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Neurosymptomatic carvenous sinus meningioma: a 15-years experience with fractionated stereotactic radiotherapy and radiosurgery



The tumor removal of Cavernous Sinus Meningiomas usually results in severe neurological deficits. Stereotactic radiosurgery (SRS) and fractionated Stereotactic radiotherapy (SRT) are advanced modalities of radiotherapy for treatment of patients with inoperable and symptomatic CSMs. The authors evaluated the long term symptomatology, the image findings, and the toxicity of patients with CSMs treated with SRS or SRT.

Patients and methods

From 1994 to 2009, 89 patients with symptomatic CSMs were treated with SRS or SRT. The indication was based on tumour volume and or proximity to the optic chiasm. The median single dose of SRS was 14 Gy, while the SRT total dose, ranged from 50.4 to 54 Gy fractionated in 1.8-2 Gy/dose. The median follow-up period lasted 73 months.


The clinical and radiological improvement was the same despite the method of radiotherapy; 41.6% (SRS) and 48.3% (SRT) of patients treated. The disease-free survivals were 98.8%, 92.3% and 92.3%, in 5, 10, and 15 years, respectively. There was no statistical difference in relation to the symptoms and image findings between both methods. According to the Common Toxicity Criteria, 7% of the patients presented transient optic neuropathy during 3 months (grade 2) and recovered with dexamethasone, 2 patients had trigeminal neuropathy (grade 2) and improved rapidly, and one patient presented total occlusion of the internal carotid artery without neurological deficit (grade 2). Temporary lethargy and headache (grade 1) were the most frequent immediate complications. No severe complications occurred.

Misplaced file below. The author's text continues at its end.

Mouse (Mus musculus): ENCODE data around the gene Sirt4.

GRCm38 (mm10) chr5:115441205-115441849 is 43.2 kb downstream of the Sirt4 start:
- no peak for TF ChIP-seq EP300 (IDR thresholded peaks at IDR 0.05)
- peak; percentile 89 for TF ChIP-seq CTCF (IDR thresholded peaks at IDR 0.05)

Stereotactic Radiosurgery and fractionated Stereotactic Radiotherapy were equally safe and effective in the management of symptomatic CSMs.


Meningiomas account for 13% to 26% of all intracranial neoplasms. Cavernous sinus meningiomas (CSMs) occur in 0.5 per 100,000 persons in the general population. The vast majority of meningiomas are benign, well differentiated, and with low proliferative potential. The most common clinical features of meningiomas are neurological deficits (e.g. amblyopia), epilepsy, and headache. However, there are an increasing number of asymptomatic patients with CSMs because CT scans or MR is commonly used for evaluation of other medical conditions, as cranial trauma and allows the diagnosis in the preclinical phase. Histological type is the major predictor of meningioma behavior [1].

Despite technical advances regarding microsurgical resections of cavernous sinus meningiomas, they are rarely completely resected and are often accompanied by a high rate of neurological disturbances. After partial or subtotal tumour removal, the probability of recurrence remains significant (13% at 3 years; 38% at 5 years) [2].

The treatment of CSMs aims the best survival and local control coupled with the least possible morbidity. It includes close observation, surgical resection, radiotherapy, systemic therapy or a combination of these approaches. Management decisions obviously should have to take into account the patient-related factors (age, performance status, co-morbidities, and symptoms), and tumor features (size, localization, and histological grade) [1, 3]. Given the high incidence of local recurrence, radiotherapy usually is indicated when surgical access is difficult, poses a high risk of permanent neurological damage, resulting in incomplete resection and the tumors are Grades II or III.

Stereotactic radiosurgery (SRS) and fractionated Stereotactic radiotherapy (SRT) have been used in the treatment of symptomatic CSMs for more than 15 years. However, there are very few publications about the long-term disease-free survival rates and monitorization of the neurological abnormalities, radiological findings, and toxicity.

The aim of this paper is to present the results of the treatment with SRS or SRT of 89 patients with Grade I symptomatic CSMs. Efficacy, symptomatology, and toxicity were analyzed using follow-up imaging studies and clinical examinations.

Patients and methods

A retrospective cohort case study was conducted in the Radiotherapy Department of the Sírio-Libanês Hospital and Beneficência Portuguesa Hospital of São Paulo, Brazil.